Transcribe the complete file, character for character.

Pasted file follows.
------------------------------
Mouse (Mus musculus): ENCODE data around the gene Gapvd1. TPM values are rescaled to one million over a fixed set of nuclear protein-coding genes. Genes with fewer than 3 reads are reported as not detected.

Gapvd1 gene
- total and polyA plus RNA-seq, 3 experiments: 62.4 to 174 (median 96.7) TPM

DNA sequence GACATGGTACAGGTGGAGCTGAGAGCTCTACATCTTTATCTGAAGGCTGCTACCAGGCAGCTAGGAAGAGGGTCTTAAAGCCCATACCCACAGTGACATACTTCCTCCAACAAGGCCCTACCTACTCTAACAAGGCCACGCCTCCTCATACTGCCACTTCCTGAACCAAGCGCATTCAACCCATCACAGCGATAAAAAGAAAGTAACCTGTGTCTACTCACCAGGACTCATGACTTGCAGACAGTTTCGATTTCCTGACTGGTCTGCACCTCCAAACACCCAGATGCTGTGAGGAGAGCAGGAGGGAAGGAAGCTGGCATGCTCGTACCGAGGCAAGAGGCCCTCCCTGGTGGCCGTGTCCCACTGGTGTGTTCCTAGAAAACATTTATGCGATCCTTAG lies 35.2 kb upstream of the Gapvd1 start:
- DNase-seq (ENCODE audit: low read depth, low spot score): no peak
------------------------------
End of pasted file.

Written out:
Mouse (Mus musculus): ENCODE data around the gene Gapvd1. TPM values are rescaled to one million over a fixed set of nuclear protein-coding genes. Genes with fewer than 3 reads are reported as not detected.

Gapvd1 gene
- total and polyA plus RNA-seq, 3 experiments: 62.4 to 174 (median 96.7) TPM

DNA sequence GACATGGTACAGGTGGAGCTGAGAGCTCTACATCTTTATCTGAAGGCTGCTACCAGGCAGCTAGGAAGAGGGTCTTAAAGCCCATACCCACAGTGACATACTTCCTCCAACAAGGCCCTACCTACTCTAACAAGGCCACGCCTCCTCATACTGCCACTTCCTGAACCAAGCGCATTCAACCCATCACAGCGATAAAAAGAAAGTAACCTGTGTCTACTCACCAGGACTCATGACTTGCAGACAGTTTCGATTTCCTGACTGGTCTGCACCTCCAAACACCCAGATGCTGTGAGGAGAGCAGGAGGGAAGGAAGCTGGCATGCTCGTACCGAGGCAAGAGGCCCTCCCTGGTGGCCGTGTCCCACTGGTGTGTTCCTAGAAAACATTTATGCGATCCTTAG lies 35.2 kb upstream of the Gapvd1 start:
- DNase-seq (ENCODE audit: low read depth, low spot score): no peak